December 6, 2012
By Jacob Combs
The Supreme Court of Mexico unanimously ruled yesterday that the wording of the marriage law in the southwestern state of Oaxaca must be construed to read that marriages in the state are “between two people,” as opposed to a man and a woman, ruling in favor of three same-sex couples seeking to wed there, Animal Politico reported.
As the blog After Marriage noted, the ruling by the Supreme Court of Justice of the Nation (SCJN), Mexico’s highest federal court, does not immediately strike down laws limiting marriage to opposite-sex couples in all of Mexico’s states, since the SCJN cannot strike down laws in all the states the way the U.S. Supreme Court can. And it is unclear whether or not the ruling actually changes the law at all, with some sources noting that the ruling did not explicitly change the Oaxacan law (Article 143).
Nevertheless, the lawyer who represented the couples, Alex Alí Méndez Díaz, said that a win in the case would likely mean that other marriage equality bans in Mexico would fall as well. At this point, it is not evident whether every gay couple in the country would have to sue to obtain a marriage license, or whether future lower court rulings could establish the Supreme Court precedent in the states. Regardless, the SCJN ruling marks the conclusion of a series of legal challenges brought by same-sex couples in Oaxaca since April 2012.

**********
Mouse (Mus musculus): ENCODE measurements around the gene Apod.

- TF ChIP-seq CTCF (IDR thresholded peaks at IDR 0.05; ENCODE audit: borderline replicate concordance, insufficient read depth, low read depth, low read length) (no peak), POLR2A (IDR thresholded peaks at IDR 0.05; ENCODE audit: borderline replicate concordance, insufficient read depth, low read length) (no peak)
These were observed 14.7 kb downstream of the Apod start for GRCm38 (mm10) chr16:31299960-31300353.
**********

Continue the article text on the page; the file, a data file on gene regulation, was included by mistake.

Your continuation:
In 2009, Mexico City (which is a federal district with a similar political status to Washington, D.C.’s in the U.S.) passed a law allowing same-sex couples to wed which went into effect the year later. In two landmark rulings handed down in August 2010, the SCJN held that Mexico City’s new law was constitutional and that marriages obtained in Mexico City must be recognized nation-wide.
Frontera, the largest daily newspaper in Tijuana, covered the news in a piece called “SCJN paves the way for weddings throughout the county,” writing:
“The Supreme Court of Justice of the Nation (SCJN) ordered the Oaxacan Civil Reigistry to register the marriages of three same-sex couples, a development that paves the road for the further recognition of same-sex unions in the rest of the country.
“In a unanimous vote, the First Room of the Court struck Article 143 of the Oaxaca Civil Code, which defines marriage as a union between a man and a woman and establishes that its central purpose is procreation.”
Today, after the court’s announcement, representatives from all the major Mexican political parties in Oaxaca (including the conservative PAN), endorsed a change to Article 143 that would allow for marriage equality. ”This is a historic, watershed moment for Oaxaca,” said Elías Cortés López, a legislator from the center-left PRI party.
This welcome news is certainly something to celebrate, and we’ll follow any other developments as the ruling’s outcome is extended to other Mexican states.